Internal party politics conjure up images of smoke-filled rooms and the flash of blades as they sink into an opponent’s back.
In a democracy that is dominated by one party, as South Africa is, internal ANC politics can matter more than the other kind. It certainly has a greater impact on who ends up in high office than elections do, as demonstrated most dramatically at Polokwane in 2007.
The party’s internal divisions have played no small role in handing the Western Cape to the opposition, and it is no wonder that the party has deployed a powerful team to the province in order to resolve the issues. No less a figure than planning minister Trevor Manuel was charged with the responsibility, jetting into Cape Town in early December to tackle the task.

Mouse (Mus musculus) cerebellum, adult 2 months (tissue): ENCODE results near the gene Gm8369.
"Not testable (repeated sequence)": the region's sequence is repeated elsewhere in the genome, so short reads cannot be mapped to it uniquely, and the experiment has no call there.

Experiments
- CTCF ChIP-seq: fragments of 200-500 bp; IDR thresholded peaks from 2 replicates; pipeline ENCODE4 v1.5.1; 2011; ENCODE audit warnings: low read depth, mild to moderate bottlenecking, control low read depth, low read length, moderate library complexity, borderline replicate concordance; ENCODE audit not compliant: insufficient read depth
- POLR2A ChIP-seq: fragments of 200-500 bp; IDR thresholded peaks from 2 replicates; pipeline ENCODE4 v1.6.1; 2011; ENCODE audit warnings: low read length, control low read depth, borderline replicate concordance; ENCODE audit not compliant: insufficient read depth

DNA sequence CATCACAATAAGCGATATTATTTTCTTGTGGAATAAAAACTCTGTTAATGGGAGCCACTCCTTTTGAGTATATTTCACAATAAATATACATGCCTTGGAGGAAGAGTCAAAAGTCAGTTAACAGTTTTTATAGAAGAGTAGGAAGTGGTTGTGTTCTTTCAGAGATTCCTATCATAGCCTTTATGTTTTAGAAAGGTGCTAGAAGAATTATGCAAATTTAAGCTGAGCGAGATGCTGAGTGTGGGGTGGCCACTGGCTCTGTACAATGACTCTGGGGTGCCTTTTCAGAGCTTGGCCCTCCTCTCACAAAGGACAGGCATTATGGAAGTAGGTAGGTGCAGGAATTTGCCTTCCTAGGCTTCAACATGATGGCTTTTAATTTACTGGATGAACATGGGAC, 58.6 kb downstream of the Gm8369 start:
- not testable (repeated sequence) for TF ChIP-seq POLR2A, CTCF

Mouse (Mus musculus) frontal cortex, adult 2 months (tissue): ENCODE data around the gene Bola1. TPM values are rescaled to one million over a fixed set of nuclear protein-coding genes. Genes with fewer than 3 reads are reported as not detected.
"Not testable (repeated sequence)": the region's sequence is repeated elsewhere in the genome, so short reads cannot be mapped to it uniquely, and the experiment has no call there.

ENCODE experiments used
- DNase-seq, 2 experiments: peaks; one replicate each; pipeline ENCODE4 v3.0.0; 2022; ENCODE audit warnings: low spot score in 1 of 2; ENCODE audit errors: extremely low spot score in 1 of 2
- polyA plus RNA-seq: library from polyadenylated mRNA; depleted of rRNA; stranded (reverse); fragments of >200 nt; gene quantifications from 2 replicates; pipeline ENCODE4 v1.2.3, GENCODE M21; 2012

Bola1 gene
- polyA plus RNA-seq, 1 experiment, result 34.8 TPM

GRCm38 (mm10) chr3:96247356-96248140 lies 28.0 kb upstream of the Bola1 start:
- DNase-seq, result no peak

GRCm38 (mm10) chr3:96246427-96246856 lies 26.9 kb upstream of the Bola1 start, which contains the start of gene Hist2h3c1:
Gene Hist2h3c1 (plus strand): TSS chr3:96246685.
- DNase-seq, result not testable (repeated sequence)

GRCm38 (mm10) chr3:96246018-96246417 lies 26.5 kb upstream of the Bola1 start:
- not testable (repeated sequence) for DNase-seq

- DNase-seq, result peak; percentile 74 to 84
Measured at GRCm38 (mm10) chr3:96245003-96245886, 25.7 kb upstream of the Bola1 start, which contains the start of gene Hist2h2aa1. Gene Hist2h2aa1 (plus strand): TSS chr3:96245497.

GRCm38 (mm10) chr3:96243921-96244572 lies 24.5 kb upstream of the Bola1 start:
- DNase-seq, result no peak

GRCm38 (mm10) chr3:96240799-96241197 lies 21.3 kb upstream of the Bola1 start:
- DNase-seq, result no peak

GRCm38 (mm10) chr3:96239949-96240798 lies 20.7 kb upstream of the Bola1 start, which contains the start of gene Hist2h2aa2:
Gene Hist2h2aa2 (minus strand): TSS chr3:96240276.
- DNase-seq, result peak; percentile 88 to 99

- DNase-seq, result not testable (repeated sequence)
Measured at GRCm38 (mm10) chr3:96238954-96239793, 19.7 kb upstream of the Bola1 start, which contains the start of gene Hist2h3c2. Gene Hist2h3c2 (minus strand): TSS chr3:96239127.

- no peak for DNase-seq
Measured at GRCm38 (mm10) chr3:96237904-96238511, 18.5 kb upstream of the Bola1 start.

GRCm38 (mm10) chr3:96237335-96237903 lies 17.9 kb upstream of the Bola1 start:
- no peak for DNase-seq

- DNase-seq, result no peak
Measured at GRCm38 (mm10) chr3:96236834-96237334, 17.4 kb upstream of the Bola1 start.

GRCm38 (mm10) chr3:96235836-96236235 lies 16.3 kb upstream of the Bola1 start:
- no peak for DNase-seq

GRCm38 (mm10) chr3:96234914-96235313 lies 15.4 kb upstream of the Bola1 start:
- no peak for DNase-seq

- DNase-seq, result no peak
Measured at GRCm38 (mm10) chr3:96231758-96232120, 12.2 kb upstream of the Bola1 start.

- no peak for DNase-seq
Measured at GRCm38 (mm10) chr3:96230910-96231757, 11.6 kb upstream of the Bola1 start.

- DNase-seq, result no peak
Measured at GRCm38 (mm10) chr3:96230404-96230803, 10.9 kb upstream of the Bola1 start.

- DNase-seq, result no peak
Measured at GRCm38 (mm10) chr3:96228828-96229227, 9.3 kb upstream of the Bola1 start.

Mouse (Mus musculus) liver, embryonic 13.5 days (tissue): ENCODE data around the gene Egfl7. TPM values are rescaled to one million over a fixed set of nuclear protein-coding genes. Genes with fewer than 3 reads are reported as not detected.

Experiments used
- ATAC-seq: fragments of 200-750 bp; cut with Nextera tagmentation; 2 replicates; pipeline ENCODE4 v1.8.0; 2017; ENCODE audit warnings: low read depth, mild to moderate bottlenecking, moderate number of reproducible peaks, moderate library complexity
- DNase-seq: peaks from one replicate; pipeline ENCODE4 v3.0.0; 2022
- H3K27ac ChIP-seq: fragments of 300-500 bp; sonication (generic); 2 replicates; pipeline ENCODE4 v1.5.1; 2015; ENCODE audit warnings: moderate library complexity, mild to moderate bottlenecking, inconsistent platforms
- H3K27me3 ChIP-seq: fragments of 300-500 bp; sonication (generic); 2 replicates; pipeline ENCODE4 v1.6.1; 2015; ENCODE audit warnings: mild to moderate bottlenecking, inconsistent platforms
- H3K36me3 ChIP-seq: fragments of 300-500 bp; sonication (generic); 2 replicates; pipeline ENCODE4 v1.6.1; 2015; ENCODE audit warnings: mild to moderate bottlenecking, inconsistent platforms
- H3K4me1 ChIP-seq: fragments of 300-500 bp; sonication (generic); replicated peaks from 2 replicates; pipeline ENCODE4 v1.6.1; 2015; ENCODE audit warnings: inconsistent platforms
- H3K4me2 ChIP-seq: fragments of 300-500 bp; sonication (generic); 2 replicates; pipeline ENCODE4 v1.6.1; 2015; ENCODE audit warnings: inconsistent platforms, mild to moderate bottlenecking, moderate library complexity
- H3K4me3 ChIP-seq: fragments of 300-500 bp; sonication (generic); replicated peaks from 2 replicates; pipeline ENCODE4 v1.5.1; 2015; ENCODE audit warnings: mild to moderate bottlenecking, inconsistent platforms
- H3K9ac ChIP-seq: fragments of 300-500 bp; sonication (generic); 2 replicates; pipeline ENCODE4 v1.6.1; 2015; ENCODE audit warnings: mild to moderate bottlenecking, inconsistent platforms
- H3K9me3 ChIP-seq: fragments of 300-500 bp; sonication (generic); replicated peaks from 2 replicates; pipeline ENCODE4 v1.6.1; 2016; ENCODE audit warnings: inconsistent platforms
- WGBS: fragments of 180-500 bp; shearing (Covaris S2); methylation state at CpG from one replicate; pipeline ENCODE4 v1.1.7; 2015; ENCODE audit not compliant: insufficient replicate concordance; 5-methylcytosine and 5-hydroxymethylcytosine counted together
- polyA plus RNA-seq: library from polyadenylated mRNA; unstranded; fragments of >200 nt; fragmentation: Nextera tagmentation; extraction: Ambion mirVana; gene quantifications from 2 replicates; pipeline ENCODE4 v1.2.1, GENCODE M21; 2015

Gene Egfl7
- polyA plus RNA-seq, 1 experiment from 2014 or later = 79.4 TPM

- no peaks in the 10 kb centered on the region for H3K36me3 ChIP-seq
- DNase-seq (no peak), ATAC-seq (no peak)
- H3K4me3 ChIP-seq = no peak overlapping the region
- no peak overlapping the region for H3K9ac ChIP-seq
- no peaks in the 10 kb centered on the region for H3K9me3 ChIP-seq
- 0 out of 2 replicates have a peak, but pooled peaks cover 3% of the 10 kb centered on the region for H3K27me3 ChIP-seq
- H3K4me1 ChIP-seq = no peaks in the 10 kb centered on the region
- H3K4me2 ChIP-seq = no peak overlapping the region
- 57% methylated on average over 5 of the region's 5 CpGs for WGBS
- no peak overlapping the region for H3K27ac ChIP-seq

Inevitably, the intervention drew intense media interest, including in the Mail & Guardian, which published a series of stories. The paper first reported that he arrived with a mandate to get a new leadership elected, then that there was unhappiness about the way a regional conference in the Boland was conducted and most recently, that this unhappiness led to the party’s national leadership annulling the conference and sending in reinforcements for Manuel’s task team, which, it said, was a slap in the face for him.
This reporting has infuriated the minister, who wrote to me to complain in unusually strong terms about the latter two reports. Highlighting the fact that it is the first time he has made use of a newspaper ombud’s office, he essentially accuses the paper — and the individual reporters — of having an agenda in support of one of the Western Cape party factions, and to ruin him.